Note: if your site uses objectqualifier or databaseowner values then you will need to replace them with the relevant values

TRUNCATE TABLE {databaseOwner}{objectQualifier}Eventlog

TRUNCATE TABLE {databaseOwner}{objectQualifier}SiteLog

This query can be ran manually, or created as a sql job or can utilise a utility such as Scheduled sql jobs to run it on a regular basis.

Note: 5.6.0 improved DotNetNuke's contained improvements to ensure that DotNetNuke does a better job of removing old entries in the Eventlog.

  • Create a SQL Server maintenance plan - maintenance plans can be used to back up your data (which also clears down the transaction log, saving space), update index statistics (which can improve query speed) and compress and reorganize data and index pages (which improves the speed that updates occur). Microsoft provide a simple wizard to help set these up. If you do not have access to your SQL Server to create them please contact your hosting provider to ensure they've created them on your behalf.
  • This blog post by Sebastian Leupold has some database performance tips.


  • Uninstall any unused modules. This will remove unnecessary assemblies from the /bin and improve startup performance as well as making more memory available for caching. If your site is running 5.0 or higher, go to Host->Module definitions - if the "In use" column says "No" (rather than "Yes") consider deleting the module. If the "In use" column says "Yes" but you are surprised by your usage, the "Yes" text is a hyperlink that will allow you to determine where instances are installed. Alternatively the dashboard module can be used to see this data.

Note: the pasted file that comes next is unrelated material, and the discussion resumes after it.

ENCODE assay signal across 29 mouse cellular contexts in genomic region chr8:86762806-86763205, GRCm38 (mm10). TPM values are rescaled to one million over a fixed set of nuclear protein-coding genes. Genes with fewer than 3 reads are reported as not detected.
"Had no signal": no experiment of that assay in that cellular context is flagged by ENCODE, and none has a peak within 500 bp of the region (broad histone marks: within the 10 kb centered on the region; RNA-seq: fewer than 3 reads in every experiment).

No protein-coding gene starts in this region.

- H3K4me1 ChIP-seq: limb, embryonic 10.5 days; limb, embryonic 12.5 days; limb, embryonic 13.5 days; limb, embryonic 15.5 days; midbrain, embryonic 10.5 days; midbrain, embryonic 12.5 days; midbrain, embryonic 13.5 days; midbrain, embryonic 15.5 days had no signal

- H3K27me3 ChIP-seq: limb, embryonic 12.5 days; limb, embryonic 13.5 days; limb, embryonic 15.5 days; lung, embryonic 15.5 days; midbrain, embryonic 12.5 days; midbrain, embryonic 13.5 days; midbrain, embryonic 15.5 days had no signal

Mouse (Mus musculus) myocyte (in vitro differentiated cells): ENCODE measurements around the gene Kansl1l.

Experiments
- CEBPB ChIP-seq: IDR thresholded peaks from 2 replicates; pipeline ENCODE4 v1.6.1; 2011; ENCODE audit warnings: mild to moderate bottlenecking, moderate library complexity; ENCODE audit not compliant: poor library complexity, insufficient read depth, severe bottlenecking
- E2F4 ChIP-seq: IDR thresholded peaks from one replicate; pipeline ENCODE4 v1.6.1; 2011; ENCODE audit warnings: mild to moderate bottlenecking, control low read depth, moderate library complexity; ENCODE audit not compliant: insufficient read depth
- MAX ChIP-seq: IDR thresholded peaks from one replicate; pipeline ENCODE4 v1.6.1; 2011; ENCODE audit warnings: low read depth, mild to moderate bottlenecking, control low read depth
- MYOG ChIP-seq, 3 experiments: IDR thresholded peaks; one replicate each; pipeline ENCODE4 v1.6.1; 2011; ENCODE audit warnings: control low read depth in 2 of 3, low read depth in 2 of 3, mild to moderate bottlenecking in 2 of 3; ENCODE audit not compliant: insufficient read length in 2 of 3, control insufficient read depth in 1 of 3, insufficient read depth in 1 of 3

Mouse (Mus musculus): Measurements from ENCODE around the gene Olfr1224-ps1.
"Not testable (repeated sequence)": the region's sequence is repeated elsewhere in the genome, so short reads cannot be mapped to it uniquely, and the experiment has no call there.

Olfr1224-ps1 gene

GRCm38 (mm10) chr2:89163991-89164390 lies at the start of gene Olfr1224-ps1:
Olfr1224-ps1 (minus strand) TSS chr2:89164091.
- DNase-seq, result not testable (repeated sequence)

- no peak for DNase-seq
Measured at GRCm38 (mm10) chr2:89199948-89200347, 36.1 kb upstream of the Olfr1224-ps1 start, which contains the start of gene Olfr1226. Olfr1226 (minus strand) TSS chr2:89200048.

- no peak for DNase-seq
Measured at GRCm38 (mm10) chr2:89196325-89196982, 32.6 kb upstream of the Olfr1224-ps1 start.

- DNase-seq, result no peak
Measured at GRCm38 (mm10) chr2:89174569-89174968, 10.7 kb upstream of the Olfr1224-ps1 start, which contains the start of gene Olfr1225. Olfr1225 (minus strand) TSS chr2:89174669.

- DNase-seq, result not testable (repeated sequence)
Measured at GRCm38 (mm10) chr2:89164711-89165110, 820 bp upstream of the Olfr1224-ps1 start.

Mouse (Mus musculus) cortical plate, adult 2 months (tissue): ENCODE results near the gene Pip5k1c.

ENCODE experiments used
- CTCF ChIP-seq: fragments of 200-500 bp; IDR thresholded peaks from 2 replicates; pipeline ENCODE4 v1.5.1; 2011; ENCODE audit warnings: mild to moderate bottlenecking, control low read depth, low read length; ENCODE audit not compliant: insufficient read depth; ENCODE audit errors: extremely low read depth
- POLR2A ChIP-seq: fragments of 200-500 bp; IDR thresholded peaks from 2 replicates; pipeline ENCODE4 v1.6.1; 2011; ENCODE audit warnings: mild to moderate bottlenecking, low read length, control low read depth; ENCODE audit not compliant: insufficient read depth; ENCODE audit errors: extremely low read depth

• empty the recycle bin - log in as a host and go to admin->recycle bin and delete any pages/modules.
  • disable users online - under Host->host settings, advanced settings, ensure "enable users online" is unchecked if you are not using the users online module. Note: this module is quite "chatty" as it needs to periodically update user counts, so if you don't absolutely require this functionality, it is better to uninstall it.